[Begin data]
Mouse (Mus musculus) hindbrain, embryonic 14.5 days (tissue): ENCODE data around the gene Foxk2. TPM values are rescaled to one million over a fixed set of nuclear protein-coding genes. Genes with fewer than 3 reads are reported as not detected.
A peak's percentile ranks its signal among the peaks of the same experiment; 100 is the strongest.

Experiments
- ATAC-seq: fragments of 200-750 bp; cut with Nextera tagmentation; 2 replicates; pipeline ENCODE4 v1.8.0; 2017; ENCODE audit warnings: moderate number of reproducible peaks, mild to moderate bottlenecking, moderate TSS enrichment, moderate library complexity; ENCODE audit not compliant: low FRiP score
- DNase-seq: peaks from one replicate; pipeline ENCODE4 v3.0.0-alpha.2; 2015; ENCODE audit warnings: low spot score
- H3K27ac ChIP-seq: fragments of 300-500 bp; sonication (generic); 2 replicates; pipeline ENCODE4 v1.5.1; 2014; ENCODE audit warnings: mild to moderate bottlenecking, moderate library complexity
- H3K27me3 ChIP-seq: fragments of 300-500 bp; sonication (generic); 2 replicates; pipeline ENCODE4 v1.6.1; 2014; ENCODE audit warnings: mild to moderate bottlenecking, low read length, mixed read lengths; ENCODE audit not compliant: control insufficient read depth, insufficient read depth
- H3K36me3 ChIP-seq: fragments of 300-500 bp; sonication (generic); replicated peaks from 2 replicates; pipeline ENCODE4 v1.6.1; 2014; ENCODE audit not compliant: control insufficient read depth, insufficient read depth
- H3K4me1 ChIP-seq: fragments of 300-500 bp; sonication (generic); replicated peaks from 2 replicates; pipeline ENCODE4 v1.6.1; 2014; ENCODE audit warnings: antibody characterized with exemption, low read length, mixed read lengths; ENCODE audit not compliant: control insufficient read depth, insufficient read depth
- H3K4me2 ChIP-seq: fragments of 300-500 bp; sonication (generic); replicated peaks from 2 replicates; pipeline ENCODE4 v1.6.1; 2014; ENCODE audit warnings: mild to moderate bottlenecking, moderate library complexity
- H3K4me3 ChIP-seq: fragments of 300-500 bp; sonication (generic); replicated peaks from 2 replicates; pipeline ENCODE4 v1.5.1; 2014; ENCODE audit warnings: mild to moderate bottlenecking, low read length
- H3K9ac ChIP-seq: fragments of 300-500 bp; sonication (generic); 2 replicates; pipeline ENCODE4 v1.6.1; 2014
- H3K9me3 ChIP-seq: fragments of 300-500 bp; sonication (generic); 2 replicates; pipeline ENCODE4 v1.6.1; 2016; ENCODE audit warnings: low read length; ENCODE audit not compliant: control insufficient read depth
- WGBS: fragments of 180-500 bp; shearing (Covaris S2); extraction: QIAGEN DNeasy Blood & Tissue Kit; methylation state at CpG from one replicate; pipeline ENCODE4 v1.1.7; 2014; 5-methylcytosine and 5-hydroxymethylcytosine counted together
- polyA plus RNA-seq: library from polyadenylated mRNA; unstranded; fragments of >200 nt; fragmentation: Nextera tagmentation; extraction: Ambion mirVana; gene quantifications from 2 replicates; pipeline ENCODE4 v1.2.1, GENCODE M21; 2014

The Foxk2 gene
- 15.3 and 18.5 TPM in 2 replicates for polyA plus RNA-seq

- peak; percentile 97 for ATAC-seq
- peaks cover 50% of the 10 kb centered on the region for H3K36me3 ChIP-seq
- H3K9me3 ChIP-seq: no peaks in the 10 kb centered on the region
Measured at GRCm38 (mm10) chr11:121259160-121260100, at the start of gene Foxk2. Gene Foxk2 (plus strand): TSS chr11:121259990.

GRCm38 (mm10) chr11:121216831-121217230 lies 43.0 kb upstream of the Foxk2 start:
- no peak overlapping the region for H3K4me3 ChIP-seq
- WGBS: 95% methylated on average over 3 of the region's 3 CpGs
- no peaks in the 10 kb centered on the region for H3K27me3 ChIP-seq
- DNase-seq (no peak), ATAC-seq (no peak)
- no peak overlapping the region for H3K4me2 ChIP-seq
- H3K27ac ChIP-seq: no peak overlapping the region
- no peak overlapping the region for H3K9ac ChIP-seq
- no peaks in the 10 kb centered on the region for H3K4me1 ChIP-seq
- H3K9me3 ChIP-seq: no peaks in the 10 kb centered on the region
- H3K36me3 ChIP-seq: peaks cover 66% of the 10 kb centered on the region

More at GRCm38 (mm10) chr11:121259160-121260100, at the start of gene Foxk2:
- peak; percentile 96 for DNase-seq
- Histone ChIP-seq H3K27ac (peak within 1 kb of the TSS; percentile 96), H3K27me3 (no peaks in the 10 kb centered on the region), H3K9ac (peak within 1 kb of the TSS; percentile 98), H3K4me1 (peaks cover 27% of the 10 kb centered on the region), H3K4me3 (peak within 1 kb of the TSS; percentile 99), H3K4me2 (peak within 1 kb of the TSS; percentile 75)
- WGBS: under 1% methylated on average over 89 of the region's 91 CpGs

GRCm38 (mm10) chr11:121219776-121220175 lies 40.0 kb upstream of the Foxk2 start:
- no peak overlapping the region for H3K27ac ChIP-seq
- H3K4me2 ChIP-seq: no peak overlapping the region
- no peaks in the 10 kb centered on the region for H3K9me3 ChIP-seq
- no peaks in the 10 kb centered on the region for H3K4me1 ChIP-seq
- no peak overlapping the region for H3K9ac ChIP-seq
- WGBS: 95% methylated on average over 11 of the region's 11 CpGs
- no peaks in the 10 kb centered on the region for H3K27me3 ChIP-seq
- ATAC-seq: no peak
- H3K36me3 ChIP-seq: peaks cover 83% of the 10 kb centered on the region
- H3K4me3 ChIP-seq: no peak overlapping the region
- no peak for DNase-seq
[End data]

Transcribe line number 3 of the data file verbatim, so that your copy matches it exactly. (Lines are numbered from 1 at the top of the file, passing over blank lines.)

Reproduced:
Experiments